Trust Digest 66 (September 30, 2014)
Secret Tapes Pull Back Curtain on Goldman Sachs
In 2009 the Federal Reserve Bank of New York set out to investigate why US government officials were so blind to the Wall Street crash of 2008. Why were they unable to forecast the oncoming financial crisis? Why did the economic contagion nearly topple the whole global financial system? The fault, according to an independent review by Columbia University Prof David Beim, was that the government regulators were too deferential to the banks they were supposed to oversee. Within the New York Fed, employees were urged by their supervisors to look the other way when they found violations and to temper critical reports.
Key Words: Federal Reserve, Goldman Sachs, Financial Crisis
Trust Issues: Transparency, Accountability, Capability
Business and Society: Defining the 'Social Licence'
Business leaders, politicians and civil society set a common direction towards new global agreements on climate change at the UN climate conference in New York last week. Next year will also see a new set of global goals to meet the world’s most pressing development and sustainability problems. Direct involvement of the private sector is no longer debated. It is now a question of how much and some studies suggest that at least $1tn of private investment is needed.
Key Words: CSR, Public-Private-Partnerships
Trust Issues: Sustainability, Responsibility
US Versus China Corruption: Same, Same but Different
The T-shirts on sale in Thailand proclaiming "same same, but different" take on new meaning when it comes to contrasting corruption - and how it is prosecuted - in Asia (or at least China) and the United States. As Bob and Maureen McDonnell, the former Virginia governor and first lady, face years in prison due to a recent corruption conviction, one can understand if Chinese state media were to have a bit of fun at America's expense. Yes, Virginia, there is an ethics clause.
Key Words: Corruption, US, China, Media
Trust Issues: Transparency, Accountability, Integrity
Recycle That Headquarters
Two recent dispatches from the frontiers of office design: a drone video of the vast circular excavations for Apple’s new Cupertino headquarters, and the news that Weyerhaeuser, the tree- and forest-products company, was selling its own earthwork-like 1971 building to move to Pioneer Square, in downtown Seattle. These projects have more in common—for better and for worse—than you might think. Weyerhaeuser (shrinking) is giving up the suburbs of Federal Way, Washington, for the dream of urban connection, even as growing companies drape themselves in vines to make their out-of-town locations seem like the earth-friendly choice.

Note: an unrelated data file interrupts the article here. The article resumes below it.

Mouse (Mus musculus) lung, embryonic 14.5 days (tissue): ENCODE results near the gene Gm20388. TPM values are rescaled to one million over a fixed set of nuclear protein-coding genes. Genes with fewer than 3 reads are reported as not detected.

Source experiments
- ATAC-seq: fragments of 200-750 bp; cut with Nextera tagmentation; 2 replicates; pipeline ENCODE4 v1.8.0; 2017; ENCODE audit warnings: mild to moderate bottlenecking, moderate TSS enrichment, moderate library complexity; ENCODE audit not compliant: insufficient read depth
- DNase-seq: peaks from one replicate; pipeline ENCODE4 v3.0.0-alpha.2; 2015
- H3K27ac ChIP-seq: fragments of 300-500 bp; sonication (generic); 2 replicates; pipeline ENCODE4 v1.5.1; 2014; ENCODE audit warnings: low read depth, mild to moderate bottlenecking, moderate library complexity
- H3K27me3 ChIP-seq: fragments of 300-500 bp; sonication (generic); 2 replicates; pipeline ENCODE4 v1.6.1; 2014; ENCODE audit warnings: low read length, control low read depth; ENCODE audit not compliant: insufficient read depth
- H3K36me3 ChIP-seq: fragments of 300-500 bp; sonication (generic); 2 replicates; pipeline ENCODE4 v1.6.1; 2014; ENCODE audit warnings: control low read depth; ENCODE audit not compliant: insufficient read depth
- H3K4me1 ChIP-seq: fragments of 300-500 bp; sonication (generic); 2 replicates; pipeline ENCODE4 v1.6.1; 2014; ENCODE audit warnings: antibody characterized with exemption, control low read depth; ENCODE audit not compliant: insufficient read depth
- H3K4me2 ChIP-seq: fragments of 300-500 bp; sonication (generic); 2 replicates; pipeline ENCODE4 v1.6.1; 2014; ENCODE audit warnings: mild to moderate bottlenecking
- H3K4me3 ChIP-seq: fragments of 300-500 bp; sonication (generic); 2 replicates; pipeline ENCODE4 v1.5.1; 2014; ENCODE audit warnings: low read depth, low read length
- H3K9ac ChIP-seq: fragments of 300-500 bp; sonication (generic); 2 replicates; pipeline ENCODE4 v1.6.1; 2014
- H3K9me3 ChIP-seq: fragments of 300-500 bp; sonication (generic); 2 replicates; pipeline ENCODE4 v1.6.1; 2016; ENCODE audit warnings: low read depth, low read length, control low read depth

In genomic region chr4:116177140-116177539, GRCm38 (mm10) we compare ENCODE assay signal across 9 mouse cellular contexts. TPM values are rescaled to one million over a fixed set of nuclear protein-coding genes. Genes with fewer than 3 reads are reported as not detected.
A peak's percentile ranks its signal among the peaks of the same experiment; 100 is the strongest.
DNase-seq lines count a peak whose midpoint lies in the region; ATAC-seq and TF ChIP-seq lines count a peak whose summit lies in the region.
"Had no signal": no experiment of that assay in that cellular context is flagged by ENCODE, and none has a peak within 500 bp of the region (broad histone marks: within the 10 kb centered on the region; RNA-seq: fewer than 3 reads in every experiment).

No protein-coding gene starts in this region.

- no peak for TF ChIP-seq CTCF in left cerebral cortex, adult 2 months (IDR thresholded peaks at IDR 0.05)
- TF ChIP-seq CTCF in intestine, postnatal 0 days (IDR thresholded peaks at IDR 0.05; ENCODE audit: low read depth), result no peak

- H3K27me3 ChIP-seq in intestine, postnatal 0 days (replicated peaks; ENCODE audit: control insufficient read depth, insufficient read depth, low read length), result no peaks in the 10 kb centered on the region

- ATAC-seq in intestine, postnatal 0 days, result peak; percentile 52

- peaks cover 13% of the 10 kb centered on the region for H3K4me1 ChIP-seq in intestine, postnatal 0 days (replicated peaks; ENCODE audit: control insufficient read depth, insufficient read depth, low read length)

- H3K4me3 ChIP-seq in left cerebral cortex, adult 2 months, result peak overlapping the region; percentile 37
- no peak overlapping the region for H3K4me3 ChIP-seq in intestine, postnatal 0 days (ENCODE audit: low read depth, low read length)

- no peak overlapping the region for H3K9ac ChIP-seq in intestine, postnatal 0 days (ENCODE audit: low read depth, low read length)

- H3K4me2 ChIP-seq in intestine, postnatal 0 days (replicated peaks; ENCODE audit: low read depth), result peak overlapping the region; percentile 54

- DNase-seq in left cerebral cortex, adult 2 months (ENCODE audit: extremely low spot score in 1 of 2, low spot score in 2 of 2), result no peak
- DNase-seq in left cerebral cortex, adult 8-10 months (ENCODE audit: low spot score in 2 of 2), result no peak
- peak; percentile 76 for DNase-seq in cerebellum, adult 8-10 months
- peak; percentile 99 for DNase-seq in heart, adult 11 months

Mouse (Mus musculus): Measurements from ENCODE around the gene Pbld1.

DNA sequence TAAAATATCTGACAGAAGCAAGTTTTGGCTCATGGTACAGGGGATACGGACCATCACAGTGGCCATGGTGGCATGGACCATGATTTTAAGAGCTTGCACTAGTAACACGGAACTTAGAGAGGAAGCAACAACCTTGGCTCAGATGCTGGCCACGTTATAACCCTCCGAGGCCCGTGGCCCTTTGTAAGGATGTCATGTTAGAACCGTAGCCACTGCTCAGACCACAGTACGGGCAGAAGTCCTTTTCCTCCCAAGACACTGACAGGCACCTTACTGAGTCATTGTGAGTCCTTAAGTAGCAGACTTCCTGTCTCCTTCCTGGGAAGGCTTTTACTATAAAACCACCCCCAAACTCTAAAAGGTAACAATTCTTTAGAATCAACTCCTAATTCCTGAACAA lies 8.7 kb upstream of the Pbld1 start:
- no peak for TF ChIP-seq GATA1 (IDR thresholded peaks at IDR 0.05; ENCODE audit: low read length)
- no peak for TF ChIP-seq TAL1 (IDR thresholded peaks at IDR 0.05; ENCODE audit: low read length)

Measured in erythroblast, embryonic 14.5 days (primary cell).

Key Words: Apple, Weyerhaeuser, Green Building
Trust Issues: Sustainability
Culture: The Most Overlooked Element of Audits
A recent report presented by The Chartered Institute of Internal Auditors identified the clear need to conduct audits on corporate culture and called for internal auditors to incorporate culture as a key aspect of their audit processes — a drastic change to traditional auditing processes, which evaluate quantifiable aspects of business such as inventory and compliance. As a more nebulous and complex aspect of business, culture isn’t something many companies are used to measuring — nor do they really know how.
Key Words: Internal Audit, Culture
Trust Issues: Communication, Alignment of Interests
Signaling Post-Snowden Era, New iPhone Locks out NSA
Devoted customers of Apple products these days worry about whether the new iPhone 6 will bend in their jean pockets. The National Security Agency and the nation's law enforcement agencies have a different concern: that the smartphone is the first of a post-Snowden generation of equipment that will disrupt their investigative abilities. The phone encrypts emails, photos and contacts based on a complex mathematical algorithm that uses a code created by, and unique to, the phone's user — and that Apple says it will not possess.
Key Words: iPhone 6, Snowden, Encryption
Trust Issues: Transparency, Privacy, Regulation
New Documents Show Legal Basis for NSA Surveillance Programs
(Reuters) - Documents released by the U.S. government show it views an executive order issued in 1981 as the basis of most of the National Security Agency's surveillance activities, the American Civil Liberties Union said on Monday. The NSA relied on Executive Order 12333 more than it did on two other laws that have been the focus of public debate following the leaks exposing U.S. surveillance programs by former agency contractor Edward Snowden, according to the papers released by the ACLU.
Key Words: NSA, Surveillance, Executive Order
Trust Issues: Privacy, Transparency, Accountability